Secreted form of amyloid precursor protein enhances basal glucose and glutamate transport and protects against oxidative impairment of glucose and glutamate transport in synaptosomes by a cyclic GMP-mediated mechanism

Mark P. Mattson, Zhi Hong Guo, Jonathan D. Geiger

Research output: Contribution to journalArticle

80 Citations (Scopus)

Abstract

Synaptic dysfunction and degeneration are believed to underlie the cognitive deficits that characterize Alzheimer's disease, and overactivation of glutamate receptors under conditions of increased oxidative stress and metabolic compromise may contribute to the neurodegenerative process in many different disorders. The secreted form of amyloid precursor protein (sAPPα), which is released from neurons in an activity-dependent manner, can modulate neurite outgrowth, synaptic plasticity, and neuron survival. We now report that sAPPα can enhance glucose and glutamate transport in synaptic compartments. Treatment of cortical synaptosomes with nanomolar concentrations of sAPPα resulted in an attenuation of impairment of glutamate and glucose transport induced by exposure to amyloid β-peptide and Fe2+. The protective effect of sAPPα was mimicked by treatment with 8- bromo-cyclic GMP and blocked by a cyclic GMP-dependent protein kinase inhibitor, suggesting that protective action of sAPPα is mediated by cyclic GMP. Our data suggest that glucose and glutamate transport can be regulated locally at the level of the synapse and further suggest important roles for sAPPα and cyclic GMP in modulating synaptic physiology under normal and pathophysiological conditions.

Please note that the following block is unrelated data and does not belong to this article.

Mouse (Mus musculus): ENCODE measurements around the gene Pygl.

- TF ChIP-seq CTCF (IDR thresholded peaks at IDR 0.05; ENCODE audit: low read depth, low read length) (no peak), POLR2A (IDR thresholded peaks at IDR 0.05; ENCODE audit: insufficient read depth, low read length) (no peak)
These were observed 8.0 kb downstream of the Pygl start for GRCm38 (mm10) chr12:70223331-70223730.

Original languageEnglish (US)
Pages (from-to)532-537
Number of pages6
JournalJournal of Neurochemistry
Volume73
Issue number2
DOIs
StatePublished - Jul 29 1999

Fingerprint

Synaptosomes
Amyloid beta-Protein Precursor
Cyclic GMP
Glutamic Acid
Glucose
Neurons
Cyclic GMP-Dependent Protein Kinases
Neuronal Plasticity
Oxidative stress
Physiology
Glutamate Receptors
Protein Kinase Inhibitors
Amyloid
Synapses
Plasticity
Alzheimer Disease
Oxidative Stress
Peptides

Keywords

  • Alzheimer's disease
  • Amyloid β-peptide
  • Apoptosis
  • Excitotoxicity
  • Lipid peroxidation
  • Synapse

ASJC Scopus subject areas

  • Biochemistry
  • Cellular and Molecular Neuroscience

Cite this

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AB - Synaptic dysfunction and degeneration are believed to underlie the cognitive deficits that characterize Alzheimer's disease, and overactivation of glutamate receptors under conditions of increased oxidative stress and metabolic compromise may contribute to the neurodegenerative process in many different disorders. The secreted form of amyloid precursor protein (sAPPα), which is released from neurons in an activity-dependent manner, can modulate neurite outgrowth, synaptic plasticity, and neuron survival. We now report that sAPPα can enhance glucose and glutamate transport in synaptic compartments. Treatment of cortical synaptosomes with nanomolar concentrations of sAPPα resulted in an attenuation of impairment of glutamate and glucose transport induced by exposure to amyloid β-peptide and Fe2+. The protective effect of sAPPα was mimicked by treatment with 8- bromo-cyclic GMP and blocked by a cyclic GMP-dependent protein kinase inhibitor, suggesting that protective action of sAPPα is mediated by cyclic GMP. Our data suggest that glucose and glutamate transport can be regulated locally at the level of the synapse and further suggest important roles for sAPPα and cyclic GMP in modulating synaptic physiology under normal and pathophysiological conditions.

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